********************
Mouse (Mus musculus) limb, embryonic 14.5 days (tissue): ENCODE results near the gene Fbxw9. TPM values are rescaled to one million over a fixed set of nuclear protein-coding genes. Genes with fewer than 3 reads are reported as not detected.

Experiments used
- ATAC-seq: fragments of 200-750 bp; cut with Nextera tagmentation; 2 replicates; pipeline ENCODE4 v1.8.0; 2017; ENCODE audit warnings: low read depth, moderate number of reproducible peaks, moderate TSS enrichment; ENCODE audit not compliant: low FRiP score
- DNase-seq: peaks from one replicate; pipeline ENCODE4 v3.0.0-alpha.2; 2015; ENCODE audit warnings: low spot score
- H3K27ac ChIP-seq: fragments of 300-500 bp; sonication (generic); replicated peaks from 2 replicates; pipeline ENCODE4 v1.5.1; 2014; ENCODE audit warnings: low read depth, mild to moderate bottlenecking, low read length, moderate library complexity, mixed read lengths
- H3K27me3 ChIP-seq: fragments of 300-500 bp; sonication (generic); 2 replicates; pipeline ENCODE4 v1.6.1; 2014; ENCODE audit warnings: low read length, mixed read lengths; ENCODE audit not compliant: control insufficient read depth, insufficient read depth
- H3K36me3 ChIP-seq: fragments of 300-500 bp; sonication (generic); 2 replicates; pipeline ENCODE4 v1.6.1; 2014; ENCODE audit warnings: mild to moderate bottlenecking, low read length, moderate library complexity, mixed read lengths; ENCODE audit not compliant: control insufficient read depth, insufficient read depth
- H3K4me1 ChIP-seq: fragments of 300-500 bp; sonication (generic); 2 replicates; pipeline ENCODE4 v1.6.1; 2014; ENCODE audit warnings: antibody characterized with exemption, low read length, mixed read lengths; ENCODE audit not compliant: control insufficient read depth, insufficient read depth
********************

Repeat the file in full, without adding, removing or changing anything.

Mouse (Mus musculus) limb, embryonic 14.5 days (tissue): ENCODE results near the gene Fbxw9. TPM values are rescaled to one million over a fixed set of nuclear protein-coding genes. Genes with fewer than 3 reads are reported as not detected.

Experiments used
- ATAC-seq: fragments of 200-750 bp; cut with Nextera tagmentation; 2 replicates; pipeline ENCODE4 v1.8.0; 2017; ENCODE audit warnings: low read depth, moderate number of reproducible peaks, moderate TSS enrichment; ENCODE audit not compliant: low FRiP score
- DNase-seq: peaks from one replicate; pipeline ENCODE4 v3.0.0-alpha.2; 2015; ENCODE audit warnings: low spot score
- H3K27ac ChIP-seq: fragments of 300-500 bp; sonication (generic); replicated peaks from 2 replicates; pipeline ENCODE4 v1.5.1; 2014; ENCODE audit warnings: low read depth, mild to moderate bottlenecking, low read length, moderate library complexity, mixed read lengths
- H3K27me3 ChIP-seq: fragments of 300-500 bp; sonication (generic); 2 replicates; pipeline ENCODE4 v1.6.1; 2014; ENCODE audit warnings: low read length, mixed read lengths; ENCODE audit not compliant: control insufficient read depth, insufficient read depth
- H3K36me3 ChIP-seq: fragments of 300-500 bp; sonication (generic); 2 replicates; pipeline ENCODE4 v1.6.1; 2014; ENCODE audit warnings: mild to moderate bottlenecking, low read length, moderate library complexity, mixed read lengths; ENCODE audit not compliant: control insufficient read depth, insufficient read depth
- H3K4me1 ChIP-seq: fragments of 300-500 bp; sonication (generic); 2 replicates; pipeline ENCODE4 v1.6.1; 2014; ENCODE audit warnings: antibody characterized with exemption, low read length, mixed read lengths; ENCODE audit not compliant: control insufficient read depth, insufficient read depth